Friday, August 12, 2022

Eight things to prepare for as your company approaches the 50-employee barrier

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Shreya Christina
Shreya has been with for 3 years, writing copy for client websites, blog posts, EDMs and other mediums to engage readers and encourage action. By collaborating with clients, our SEO manager and the wider team, Shreya seeks to understand an audience before creating memorable, persuasive copy.

For many entrepreneurs, a growing business is a successful business. But there is much more to it than simple growth as a measure of success. A quality company culture, happy and satisfied employees and seamless processes are all factors that contribute to a healthy business – and they can all be negatively affected by the growth of your business.

When your business is small, you have a greater ability to solve and prevent problems that may arise. As your business grows, that becomes less true. Below is a panel of Council for Young Entrepreneurs leaders list some common problems you’re likely to encounter as your company approaches the 50-employee barrier, and explain how and why you should prepare for them.

1. Losing That Personal Connection

As your business grows, one thing to prepare for (and develop plans to avoid) is the potential to lose that personal bond between the team. The bigger a company gets, the easier it is to lose that personal connection that helps employees feel valued and connected to the company’s mission and allows management to support their teams effectively. So as you bring in more employees, it’s important to continue to have individual check-ins and team meetings, leaving time to discuss non-project topics. Recognize employees’ hard work, celebrate individual and team successes, and maintain an “open-door” conversation policy that lets employees know they can always come to you for help. – Diana Goodwin, Market box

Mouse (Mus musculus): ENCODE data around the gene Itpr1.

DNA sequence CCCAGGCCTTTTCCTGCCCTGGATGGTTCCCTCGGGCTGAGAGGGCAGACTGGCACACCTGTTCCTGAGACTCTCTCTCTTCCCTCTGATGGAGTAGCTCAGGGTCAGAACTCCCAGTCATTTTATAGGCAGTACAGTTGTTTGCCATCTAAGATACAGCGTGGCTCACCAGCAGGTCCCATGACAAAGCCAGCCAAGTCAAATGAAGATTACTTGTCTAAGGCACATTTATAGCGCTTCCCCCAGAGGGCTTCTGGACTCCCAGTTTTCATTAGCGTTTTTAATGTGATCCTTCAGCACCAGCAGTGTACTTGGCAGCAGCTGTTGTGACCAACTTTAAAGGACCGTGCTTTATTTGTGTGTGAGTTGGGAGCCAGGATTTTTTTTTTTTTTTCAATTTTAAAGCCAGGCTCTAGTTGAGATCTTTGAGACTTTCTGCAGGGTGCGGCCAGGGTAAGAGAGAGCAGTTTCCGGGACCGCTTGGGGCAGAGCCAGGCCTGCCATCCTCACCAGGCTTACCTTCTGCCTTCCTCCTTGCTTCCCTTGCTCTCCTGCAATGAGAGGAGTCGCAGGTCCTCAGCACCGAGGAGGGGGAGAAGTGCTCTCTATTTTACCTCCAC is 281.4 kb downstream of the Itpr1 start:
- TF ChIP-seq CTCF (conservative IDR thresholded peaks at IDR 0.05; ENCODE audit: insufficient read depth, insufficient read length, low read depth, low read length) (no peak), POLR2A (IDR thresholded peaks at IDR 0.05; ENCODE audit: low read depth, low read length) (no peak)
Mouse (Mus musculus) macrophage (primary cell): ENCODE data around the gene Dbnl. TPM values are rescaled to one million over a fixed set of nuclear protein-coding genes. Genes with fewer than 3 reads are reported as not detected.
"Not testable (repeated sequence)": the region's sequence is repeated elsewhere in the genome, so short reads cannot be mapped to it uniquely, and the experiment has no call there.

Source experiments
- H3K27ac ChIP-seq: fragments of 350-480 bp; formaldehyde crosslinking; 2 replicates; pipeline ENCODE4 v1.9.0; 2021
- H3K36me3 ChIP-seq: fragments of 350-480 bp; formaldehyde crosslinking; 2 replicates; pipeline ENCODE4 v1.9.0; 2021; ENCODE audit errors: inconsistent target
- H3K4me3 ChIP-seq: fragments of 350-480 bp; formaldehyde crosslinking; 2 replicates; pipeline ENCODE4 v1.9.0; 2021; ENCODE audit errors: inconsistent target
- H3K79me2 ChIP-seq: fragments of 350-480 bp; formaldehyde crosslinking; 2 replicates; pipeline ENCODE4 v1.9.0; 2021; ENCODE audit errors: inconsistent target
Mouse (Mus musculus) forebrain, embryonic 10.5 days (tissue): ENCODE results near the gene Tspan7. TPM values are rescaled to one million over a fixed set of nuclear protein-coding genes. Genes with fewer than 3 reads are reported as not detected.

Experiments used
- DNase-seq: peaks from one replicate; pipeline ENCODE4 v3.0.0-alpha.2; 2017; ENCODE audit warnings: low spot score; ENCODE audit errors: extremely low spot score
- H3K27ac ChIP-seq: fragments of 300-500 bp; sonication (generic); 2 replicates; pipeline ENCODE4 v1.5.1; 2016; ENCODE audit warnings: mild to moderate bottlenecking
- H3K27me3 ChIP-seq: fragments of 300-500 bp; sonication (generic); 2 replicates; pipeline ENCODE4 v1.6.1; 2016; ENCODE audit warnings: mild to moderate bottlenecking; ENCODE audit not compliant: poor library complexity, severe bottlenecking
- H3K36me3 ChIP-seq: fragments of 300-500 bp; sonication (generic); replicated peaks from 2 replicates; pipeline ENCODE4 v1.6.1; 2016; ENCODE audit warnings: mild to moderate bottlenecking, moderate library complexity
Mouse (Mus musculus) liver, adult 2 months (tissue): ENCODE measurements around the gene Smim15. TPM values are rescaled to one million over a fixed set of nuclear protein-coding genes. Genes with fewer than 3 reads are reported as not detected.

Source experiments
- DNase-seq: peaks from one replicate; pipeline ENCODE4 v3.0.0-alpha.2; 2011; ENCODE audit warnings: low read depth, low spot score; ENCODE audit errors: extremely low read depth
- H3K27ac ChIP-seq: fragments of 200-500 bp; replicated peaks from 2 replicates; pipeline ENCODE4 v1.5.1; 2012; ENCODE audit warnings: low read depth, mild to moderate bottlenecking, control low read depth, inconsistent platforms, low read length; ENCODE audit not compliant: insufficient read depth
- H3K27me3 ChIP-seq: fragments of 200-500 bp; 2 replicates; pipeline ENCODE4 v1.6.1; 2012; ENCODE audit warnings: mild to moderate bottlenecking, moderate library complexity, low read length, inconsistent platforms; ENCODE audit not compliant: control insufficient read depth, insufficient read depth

2. Information Silos

As we hit the 50-person mark, I noticed our teams inadvertently started building information silos, which isn’t efficient or practical for long-term growth. These silos left certain groups uninformed, leading to confusion within the company. My solution was to encourage each team to document their processes and keep a list of changes and updates. Everyone in the company has access to these documents via the cloud. Sharing information in this way led to exciting breakthroughs and helped us go from 50 to 200 employees in a few years. – John Brackett, Smash Balloon LLC

3. The inability to support a growing team

A growing team has growing needs. We learned that very early in our own company. The more people you add to your team, the harder it becomes to support them and help each one grow. It also becomes much more difficult to maintain the corporate culture, because everyone brings their own atmosphere and their own problems. So while it’s always exciting to expand your business, make sure you’re prepared for a lot of turbulence and have the capacity and resources to manage it. – Solomon Thimotheus, OneIMS